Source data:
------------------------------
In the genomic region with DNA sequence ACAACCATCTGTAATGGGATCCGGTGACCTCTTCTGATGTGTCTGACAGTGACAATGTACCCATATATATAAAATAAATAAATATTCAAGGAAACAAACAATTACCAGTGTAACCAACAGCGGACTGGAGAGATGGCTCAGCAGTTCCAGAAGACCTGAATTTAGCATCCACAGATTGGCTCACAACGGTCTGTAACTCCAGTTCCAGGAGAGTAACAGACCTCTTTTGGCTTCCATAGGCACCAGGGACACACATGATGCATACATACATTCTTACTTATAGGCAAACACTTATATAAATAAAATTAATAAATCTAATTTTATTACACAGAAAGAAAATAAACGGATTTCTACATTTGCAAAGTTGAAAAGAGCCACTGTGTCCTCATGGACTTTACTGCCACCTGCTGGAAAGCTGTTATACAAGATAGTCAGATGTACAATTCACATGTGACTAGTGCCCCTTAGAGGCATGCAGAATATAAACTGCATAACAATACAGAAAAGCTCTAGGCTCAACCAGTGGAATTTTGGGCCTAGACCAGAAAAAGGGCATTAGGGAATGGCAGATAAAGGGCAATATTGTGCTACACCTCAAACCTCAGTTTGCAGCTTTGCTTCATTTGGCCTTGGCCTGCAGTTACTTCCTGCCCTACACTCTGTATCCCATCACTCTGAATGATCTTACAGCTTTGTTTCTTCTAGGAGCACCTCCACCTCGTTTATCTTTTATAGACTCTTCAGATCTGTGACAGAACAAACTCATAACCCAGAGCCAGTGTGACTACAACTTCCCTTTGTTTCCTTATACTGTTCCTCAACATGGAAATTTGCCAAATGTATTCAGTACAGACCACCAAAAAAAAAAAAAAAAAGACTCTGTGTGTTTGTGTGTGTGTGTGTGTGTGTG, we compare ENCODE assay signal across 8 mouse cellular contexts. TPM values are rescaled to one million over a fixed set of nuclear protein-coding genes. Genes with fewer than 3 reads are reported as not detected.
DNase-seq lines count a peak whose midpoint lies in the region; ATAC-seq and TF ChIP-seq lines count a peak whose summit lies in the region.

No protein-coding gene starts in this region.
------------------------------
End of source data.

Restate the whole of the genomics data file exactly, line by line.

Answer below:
In the genomic region with DNA sequence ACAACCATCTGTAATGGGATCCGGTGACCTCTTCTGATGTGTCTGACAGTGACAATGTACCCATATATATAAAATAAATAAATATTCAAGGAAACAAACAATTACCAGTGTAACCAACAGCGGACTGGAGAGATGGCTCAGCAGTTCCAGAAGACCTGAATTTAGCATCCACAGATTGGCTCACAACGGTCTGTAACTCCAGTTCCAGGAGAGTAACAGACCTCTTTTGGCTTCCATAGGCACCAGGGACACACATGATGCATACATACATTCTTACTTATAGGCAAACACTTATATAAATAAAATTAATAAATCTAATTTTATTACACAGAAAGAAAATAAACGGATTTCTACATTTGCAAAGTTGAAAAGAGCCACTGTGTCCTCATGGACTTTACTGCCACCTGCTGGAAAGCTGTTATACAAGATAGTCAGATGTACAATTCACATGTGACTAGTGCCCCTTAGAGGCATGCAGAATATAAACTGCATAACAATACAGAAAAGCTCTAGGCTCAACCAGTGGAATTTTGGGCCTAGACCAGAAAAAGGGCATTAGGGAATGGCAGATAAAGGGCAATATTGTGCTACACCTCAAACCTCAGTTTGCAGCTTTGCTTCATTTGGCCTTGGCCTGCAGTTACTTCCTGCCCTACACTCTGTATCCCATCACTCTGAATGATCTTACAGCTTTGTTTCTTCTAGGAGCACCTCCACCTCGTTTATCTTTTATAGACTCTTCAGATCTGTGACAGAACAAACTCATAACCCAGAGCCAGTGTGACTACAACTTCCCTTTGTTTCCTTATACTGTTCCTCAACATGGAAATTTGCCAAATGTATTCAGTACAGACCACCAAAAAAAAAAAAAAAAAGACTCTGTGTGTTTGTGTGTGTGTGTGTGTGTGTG, we compare ENCODE assay signal across 8 mouse cellular contexts. TPM values are rescaled to one million over a fixed set of nuclear protein-coding genes. Genes with fewer than 3 reads are reported as not detected.
DNase-seq lines count a peak whose midpoint lies in the region; ATAC-seq and TF ChIP-seq lines count a peak whose summit lies in the region.

No protein-coding gene starts in this region.